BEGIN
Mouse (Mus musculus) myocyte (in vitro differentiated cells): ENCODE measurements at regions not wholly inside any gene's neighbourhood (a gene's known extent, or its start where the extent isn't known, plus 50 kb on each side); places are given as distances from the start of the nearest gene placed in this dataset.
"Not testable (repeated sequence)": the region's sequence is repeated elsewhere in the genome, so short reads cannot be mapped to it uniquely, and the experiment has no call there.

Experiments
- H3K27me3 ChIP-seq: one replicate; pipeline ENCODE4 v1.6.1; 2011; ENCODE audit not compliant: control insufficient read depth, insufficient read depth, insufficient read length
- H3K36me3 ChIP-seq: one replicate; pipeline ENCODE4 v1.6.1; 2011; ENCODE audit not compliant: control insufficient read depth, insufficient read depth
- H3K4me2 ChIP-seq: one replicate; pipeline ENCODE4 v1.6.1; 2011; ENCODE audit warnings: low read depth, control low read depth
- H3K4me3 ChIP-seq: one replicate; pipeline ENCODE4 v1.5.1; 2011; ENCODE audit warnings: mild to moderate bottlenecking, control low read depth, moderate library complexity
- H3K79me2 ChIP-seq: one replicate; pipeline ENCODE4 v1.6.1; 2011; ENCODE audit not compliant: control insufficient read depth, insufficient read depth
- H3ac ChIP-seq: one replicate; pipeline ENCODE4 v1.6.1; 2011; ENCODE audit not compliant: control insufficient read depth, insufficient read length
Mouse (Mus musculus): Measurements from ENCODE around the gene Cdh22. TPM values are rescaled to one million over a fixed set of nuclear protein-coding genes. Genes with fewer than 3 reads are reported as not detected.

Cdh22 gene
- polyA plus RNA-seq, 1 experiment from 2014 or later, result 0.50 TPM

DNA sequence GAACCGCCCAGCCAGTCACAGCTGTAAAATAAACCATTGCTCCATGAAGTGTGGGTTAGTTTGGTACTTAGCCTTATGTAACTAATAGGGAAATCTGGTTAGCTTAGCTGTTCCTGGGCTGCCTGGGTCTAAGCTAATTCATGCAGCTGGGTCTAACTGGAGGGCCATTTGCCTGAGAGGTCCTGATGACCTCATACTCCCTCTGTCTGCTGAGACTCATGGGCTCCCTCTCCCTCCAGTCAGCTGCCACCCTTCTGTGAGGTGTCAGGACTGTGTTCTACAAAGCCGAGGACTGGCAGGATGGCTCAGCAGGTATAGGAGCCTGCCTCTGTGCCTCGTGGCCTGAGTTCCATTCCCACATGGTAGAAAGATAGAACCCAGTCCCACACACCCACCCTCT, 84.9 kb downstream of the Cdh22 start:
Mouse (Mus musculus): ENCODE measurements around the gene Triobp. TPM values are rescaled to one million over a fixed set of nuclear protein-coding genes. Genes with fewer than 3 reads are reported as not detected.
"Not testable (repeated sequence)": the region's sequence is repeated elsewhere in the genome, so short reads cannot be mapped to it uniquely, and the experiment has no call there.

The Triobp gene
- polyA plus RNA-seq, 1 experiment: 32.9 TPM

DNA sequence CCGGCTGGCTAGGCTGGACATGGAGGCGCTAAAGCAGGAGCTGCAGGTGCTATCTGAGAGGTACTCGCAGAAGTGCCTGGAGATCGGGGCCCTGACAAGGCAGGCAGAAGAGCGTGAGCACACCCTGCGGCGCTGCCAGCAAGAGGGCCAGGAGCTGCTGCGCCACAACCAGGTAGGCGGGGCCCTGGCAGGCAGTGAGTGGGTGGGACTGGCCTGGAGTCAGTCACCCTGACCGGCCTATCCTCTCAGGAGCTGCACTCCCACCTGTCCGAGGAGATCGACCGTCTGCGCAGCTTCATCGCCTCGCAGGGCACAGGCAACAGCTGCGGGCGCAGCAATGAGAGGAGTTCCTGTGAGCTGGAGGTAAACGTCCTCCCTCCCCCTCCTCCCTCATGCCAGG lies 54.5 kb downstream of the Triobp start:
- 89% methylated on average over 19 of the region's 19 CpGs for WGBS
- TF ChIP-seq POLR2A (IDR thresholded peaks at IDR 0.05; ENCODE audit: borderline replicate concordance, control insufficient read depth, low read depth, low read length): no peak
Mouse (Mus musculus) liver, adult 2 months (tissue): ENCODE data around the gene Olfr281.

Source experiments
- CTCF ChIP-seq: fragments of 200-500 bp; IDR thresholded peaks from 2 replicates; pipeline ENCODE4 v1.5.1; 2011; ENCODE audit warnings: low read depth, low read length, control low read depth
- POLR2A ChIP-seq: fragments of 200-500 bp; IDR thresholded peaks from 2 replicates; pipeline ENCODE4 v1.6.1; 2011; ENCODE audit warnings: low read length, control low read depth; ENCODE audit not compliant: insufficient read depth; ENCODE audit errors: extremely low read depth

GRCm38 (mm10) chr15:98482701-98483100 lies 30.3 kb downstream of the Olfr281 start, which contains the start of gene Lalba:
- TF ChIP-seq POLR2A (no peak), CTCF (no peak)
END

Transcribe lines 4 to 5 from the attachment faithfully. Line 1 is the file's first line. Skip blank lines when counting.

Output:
- H3K27me3 ChIP-seq: one replicate; pipeline ENCODE4 v1.6.1; 2011; ENCODE audit not compliant: control insufficient read depth, insufficient read depth, insufficient read length
- H3K36me3 ChIP-seq: one replicate; pipeline ENCODE4 v1.6.1; 2011; ENCODE audit not compliant: control insufficient read depth, insufficient read depth